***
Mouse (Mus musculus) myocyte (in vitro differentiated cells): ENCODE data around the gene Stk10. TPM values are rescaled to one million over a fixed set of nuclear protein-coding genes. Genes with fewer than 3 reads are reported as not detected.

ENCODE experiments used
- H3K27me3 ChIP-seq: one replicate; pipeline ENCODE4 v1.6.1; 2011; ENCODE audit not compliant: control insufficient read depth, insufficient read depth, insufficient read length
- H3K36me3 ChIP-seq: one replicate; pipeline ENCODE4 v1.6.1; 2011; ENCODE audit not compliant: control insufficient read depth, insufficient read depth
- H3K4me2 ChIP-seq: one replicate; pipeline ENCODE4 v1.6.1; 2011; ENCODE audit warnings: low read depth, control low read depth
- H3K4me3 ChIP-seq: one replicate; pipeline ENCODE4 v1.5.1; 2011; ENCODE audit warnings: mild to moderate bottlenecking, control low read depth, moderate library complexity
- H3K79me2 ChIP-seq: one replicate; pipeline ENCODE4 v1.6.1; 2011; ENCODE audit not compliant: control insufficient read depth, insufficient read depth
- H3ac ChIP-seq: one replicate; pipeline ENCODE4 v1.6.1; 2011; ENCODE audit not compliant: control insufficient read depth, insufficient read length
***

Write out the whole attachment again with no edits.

Mouse (Mus musculus) myocyte (in vitro differentiated cells): ENCODE data around the gene Stk10. TPM values are rescaled to one million over a fixed set of nuclear protein-coding genes. Genes with fewer than 3 reads are reported as not detected.

ENCODE experiments used
- H3K27me3 ChIP-seq: one replicate; pipeline ENCODE4 v1.6.1; 2011; ENCODE audit not compliant: control insufficient read depth, insufficient read depth, insufficient read length
- H3K36me3 ChIP-seq: one replicate; pipeline ENCODE4 v1.6.1; 2011; ENCODE audit not compliant: control insufficient read depth, insufficient read depth
- H3K4me2 ChIP-seq: one replicate; pipeline ENCODE4 v1.6.1; 2011; ENCODE audit warnings: low read depth, control low read depth
- H3K4me3 ChIP-seq: one replicate; pipeline ENCODE4 v1.5.1; 2011; ENCODE audit warnings: mild to moderate bottlenecking, control low read depth, moderate library complexity
- H3K79me2 ChIP-seq: one replicate; pipeline ENCODE4 v1.6.1; 2011; ENCODE audit not compliant: control insufficient read depth, insufficient read depth
- H3ac ChIP-seq: one replicate; pipeline ENCODE4 v1.6.1; 2011; ENCODE audit not compliant: control insufficient read depth, insufficient read length